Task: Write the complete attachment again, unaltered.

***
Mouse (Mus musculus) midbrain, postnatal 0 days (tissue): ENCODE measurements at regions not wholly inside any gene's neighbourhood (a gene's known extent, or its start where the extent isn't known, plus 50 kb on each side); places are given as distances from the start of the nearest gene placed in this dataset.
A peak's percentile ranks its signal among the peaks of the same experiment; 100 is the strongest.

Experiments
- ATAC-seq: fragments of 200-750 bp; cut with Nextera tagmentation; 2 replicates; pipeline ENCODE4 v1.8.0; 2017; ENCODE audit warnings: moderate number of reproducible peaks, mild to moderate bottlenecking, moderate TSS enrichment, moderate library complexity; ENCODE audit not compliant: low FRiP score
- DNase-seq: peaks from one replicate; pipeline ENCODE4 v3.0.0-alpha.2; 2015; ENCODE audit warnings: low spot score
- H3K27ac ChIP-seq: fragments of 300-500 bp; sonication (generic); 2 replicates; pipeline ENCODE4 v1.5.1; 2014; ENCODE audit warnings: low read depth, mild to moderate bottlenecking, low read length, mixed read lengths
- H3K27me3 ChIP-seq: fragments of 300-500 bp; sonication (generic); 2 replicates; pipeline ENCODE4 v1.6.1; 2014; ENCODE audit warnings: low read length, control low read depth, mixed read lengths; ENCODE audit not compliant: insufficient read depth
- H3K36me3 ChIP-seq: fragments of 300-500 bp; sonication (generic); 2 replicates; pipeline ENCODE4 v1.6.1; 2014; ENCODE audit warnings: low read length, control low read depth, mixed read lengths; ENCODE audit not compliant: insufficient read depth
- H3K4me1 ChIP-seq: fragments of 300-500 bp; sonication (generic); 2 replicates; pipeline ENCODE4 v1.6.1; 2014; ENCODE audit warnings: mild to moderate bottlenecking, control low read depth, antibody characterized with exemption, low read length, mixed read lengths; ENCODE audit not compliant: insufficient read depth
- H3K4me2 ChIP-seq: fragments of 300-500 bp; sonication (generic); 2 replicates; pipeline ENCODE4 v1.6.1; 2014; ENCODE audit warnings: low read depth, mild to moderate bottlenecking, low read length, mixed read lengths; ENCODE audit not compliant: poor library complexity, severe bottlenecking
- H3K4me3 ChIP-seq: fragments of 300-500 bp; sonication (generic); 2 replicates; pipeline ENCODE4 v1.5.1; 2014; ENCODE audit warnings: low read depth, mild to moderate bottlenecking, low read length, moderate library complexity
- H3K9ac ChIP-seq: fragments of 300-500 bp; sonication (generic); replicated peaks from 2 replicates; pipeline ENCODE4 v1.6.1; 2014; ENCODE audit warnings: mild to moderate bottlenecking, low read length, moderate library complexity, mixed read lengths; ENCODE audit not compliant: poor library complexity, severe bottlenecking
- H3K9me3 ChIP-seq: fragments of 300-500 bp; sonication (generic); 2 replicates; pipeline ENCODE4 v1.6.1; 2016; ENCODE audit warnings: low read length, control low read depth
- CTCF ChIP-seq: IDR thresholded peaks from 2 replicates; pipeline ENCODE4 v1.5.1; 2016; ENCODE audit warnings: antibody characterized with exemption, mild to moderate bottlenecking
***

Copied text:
Mouse (Mus musculus) midbrain, postnatal 0 days (tissue): ENCODE measurements at regions not wholly inside any gene's neighbourhood (a gene's known extent, or its start where the extent isn't known, plus 50 kb on each side); places are given as distances from the start of the nearest gene placed in this dataset.
A peak's percentile ranks its signal among the peaks of the same experiment; 100 is the strongest.

Experiments
- ATAC-seq: fragments of 200-750 bp; cut with Nextera tagmentation; 2 replicates; pipeline ENCODE4 v1.8.0; 2017; ENCODE audit warnings: moderate number of reproducible peaks, mild to moderate bottlenecking, moderate TSS enrichment, moderate library complexity; ENCODE audit not compliant: low FRiP score
- DNase-seq: peaks from one replicate; pipeline ENCODE4 v3.0.0-alpha.2; 2015; ENCODE audit warnings: low spot score
- H3K27ac ChIP-seq: fragments of 300-500 bp; sonication (generic); 2 replicates; pipeline ENCODE4 v1.5.1; 2014; ENCODE audit warnings: low read depth, mild to moderate bottlenecking, low read length, mixed read lengths
- H3K27me3 ChIP-seq: fragments of 300-500 bp; sonication (generic); 2 replicates; pipeline ENCODE4 v1.6.1; 2014; ENCODE audit warnings: low read length, control low read depth, mixed read lengths; ENCODE audit not compliant: insufficient read depth
- H3K36me3 ChIP-seq: fragments of 300-500 bp; sonication (generic); 2 replicates; pipeline ENCODE4 v1.6.1; 2014; ENCODE audit warnings: low read length, control low read depth, mixed read lengths; ENCODE audit not compliant: insufficient read depth
- H3K4me1 ChIP-seq: fragments of 300-500 bp; sonication (generic); 2 replicates; pipeline ENCODE4 v1.6.1; 2014; ENCODE audit warnings: mild to moderate bottlenecking, control low read depth, antibody characterized with exemption, low read length, mixed read lengths; ENCODE audit not compliant: insufficient read depth
- H3K4me2 ChIP-seq: fragments of 300-500 bp; sonication (generic); 2 replicates; pipeline ENCODE4 v1.6.1; 2014; ENCODE audit warnings: low read depth, mild to moderate bottlenecking, low read length, mixed read lengths; ENCODE audit not compliant: poor library complexity, severe bottlenecking
- H3K4me3 ChIP-seq: fragments of 300-500 bp; sonication (generic); 2 replicates; pipeline ENCODE4 v1.5.1; 2014; ENCODE audit warnings: low read depth, mild to moderate bottlenecking, low read length, moderate library complexity
- H3K9ac ChIP-seq: fragments of 300-500 bp; sonication (generic); replicated peaks from 2 replicates; pipeline ENCODE4 v1.6.1; 2014; ENCODE audit warnings: mild to moderate bottlenecking, low read length, moderate library complexity, mixed read lengths; ENCODE audit not compliant: poor library complexity, severe bottlenecking
- H3K9me3 ChIP-seq: fragments of 300-500 bp; sonication (generic); 2 replicates; pipeline ENCODE4 v1.6.1; 2016; ENCODE audit warnings: low read length, control low read depth
- CTCF ChIP-seq: IDR thresholded peaks from 2 replicates; pipeline ENCODE4 v1.5.1; 2016; ENCODE audit warnings: antibody characterized with exemption, mild to moderate bottlenecking